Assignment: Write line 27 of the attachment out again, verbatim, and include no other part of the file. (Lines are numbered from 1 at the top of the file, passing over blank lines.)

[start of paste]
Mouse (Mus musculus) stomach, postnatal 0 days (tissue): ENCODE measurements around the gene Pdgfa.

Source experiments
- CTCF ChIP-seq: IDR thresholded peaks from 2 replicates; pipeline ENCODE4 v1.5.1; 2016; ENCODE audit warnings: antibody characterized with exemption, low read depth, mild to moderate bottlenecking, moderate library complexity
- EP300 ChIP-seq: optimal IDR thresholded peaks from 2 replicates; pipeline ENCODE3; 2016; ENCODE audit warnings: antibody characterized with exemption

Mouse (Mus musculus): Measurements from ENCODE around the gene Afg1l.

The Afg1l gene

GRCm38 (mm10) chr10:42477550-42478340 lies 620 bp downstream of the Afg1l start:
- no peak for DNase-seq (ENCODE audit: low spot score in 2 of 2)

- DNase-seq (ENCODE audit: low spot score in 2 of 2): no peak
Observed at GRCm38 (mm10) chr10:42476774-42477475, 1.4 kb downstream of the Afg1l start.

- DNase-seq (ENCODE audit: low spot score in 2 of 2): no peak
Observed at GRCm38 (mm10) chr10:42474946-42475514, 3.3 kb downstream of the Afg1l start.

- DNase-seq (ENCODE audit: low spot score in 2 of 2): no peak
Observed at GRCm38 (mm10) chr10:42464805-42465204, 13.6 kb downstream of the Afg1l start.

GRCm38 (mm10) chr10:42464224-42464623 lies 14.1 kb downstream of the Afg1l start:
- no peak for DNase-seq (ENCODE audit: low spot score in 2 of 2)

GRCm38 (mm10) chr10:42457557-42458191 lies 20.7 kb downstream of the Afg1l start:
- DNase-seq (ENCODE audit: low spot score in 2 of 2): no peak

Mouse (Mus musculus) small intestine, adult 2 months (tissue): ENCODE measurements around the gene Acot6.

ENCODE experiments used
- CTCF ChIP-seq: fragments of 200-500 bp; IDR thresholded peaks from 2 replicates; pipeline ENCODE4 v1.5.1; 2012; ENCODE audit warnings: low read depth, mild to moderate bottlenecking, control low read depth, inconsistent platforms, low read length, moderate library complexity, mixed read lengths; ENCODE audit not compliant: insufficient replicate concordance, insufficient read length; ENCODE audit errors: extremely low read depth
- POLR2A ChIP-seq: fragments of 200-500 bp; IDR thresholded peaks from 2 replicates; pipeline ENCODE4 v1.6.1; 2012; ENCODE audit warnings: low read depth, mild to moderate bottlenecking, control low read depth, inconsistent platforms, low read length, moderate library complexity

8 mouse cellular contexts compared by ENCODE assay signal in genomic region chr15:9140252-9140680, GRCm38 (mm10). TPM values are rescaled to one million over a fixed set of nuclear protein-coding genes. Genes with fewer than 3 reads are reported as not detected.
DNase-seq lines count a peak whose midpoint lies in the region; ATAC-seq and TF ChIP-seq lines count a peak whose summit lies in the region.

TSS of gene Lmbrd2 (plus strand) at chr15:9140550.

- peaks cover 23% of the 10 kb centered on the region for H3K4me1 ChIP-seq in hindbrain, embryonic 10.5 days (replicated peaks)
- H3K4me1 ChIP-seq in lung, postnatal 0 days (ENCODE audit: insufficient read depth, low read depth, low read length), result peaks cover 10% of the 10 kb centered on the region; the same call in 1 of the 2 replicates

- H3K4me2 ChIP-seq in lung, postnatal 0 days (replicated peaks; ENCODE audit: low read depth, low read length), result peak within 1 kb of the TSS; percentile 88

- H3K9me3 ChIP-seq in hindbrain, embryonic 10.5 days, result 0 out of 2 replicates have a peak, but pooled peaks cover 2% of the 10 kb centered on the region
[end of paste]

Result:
- H3K4me1 ChIP-seq in lung, postnatal 0 days (ENCODE audit: insufficient read depth, low read depth, low read length), result peaks cover 10% of the 10 kb centered on the region; the same call in 1 of the 2 replicates